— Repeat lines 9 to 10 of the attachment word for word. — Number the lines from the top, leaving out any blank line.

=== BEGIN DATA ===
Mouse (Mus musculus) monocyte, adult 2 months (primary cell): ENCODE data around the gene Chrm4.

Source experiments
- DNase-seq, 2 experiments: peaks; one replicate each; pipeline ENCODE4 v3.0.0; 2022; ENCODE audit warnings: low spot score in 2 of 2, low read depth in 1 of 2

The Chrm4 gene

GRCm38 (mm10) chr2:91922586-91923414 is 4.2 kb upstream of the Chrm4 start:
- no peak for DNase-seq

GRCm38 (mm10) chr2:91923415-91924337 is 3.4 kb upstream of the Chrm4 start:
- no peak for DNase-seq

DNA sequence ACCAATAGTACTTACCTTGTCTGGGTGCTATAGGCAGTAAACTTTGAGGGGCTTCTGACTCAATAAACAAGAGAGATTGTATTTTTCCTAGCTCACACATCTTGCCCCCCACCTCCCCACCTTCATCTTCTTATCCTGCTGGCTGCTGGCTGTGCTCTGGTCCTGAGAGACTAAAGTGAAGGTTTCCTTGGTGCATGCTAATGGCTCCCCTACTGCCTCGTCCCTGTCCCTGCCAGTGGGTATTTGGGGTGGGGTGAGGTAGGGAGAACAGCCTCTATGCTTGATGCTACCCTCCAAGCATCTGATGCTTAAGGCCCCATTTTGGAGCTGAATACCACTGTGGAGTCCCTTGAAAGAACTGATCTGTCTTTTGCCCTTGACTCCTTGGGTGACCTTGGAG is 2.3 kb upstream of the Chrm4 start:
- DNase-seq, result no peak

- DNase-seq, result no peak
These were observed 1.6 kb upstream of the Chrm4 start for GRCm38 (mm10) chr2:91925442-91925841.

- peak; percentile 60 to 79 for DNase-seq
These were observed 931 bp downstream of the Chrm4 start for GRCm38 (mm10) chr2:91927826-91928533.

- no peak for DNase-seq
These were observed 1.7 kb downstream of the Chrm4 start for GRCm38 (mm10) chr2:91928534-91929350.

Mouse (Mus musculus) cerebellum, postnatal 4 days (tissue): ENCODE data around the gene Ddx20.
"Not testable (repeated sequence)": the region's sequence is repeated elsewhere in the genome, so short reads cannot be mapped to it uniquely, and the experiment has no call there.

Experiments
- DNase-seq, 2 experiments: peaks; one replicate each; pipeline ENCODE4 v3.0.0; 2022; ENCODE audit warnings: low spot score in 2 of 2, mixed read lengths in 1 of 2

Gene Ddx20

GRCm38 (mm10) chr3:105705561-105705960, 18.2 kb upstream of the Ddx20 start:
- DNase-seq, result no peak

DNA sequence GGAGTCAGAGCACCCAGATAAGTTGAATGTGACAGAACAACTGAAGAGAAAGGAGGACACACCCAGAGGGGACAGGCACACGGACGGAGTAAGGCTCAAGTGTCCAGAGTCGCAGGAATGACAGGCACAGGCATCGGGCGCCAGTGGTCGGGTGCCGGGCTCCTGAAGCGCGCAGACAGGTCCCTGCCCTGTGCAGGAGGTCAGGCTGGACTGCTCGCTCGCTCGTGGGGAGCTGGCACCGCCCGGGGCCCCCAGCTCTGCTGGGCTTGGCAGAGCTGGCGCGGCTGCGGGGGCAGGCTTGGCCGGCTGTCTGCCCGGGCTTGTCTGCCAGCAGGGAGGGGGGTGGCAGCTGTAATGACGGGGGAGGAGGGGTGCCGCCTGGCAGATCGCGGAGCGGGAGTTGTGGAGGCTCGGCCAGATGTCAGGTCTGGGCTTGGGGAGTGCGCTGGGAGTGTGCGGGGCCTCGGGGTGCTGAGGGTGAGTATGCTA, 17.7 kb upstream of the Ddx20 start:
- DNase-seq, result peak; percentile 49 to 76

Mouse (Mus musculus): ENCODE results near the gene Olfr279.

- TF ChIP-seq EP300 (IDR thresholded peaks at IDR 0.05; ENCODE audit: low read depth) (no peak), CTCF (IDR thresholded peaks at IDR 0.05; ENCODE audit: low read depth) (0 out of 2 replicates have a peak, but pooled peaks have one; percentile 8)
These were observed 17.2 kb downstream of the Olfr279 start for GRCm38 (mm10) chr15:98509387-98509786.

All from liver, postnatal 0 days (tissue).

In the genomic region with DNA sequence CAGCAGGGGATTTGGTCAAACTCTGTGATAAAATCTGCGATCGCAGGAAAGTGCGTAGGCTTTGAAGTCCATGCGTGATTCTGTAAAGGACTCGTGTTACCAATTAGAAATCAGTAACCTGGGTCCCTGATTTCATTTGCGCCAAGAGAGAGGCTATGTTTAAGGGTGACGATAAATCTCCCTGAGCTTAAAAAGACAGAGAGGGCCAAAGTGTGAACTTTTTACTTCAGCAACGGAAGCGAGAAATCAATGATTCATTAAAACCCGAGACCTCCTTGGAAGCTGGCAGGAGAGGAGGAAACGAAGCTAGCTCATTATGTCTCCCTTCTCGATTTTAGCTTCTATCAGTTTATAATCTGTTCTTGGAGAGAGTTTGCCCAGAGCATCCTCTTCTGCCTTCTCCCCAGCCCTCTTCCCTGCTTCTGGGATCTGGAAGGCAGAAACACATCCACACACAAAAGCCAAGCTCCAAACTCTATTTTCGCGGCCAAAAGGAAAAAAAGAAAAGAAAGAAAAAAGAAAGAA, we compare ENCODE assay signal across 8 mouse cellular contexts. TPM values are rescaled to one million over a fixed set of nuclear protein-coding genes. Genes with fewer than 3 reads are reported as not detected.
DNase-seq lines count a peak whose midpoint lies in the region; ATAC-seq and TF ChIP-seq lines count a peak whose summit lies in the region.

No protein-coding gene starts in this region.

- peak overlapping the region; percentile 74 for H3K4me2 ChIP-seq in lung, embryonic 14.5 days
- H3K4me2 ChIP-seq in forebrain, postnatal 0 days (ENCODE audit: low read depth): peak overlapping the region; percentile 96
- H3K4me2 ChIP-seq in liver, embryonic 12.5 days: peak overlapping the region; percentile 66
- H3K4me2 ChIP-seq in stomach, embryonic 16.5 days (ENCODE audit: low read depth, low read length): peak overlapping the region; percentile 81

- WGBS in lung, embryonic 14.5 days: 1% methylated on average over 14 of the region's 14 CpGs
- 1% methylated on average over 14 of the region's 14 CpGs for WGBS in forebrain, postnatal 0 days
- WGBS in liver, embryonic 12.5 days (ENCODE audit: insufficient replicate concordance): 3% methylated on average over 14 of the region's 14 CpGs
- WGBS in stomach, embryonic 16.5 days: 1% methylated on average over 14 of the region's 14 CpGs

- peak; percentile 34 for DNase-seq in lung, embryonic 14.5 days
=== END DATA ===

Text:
DNA sequence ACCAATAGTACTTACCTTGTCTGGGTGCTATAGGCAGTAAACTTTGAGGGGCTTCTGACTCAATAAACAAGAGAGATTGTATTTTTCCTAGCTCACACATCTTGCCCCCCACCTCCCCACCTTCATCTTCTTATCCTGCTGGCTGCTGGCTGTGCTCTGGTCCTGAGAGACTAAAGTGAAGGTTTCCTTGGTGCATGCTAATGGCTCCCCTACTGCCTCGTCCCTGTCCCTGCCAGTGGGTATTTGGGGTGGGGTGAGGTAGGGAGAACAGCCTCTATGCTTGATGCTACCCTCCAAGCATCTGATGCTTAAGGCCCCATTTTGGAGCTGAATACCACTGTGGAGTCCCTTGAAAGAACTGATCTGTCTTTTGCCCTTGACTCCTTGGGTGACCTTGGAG is 2.3 kb upstream of the Chrm4 start:
- DNase-seq, result no peak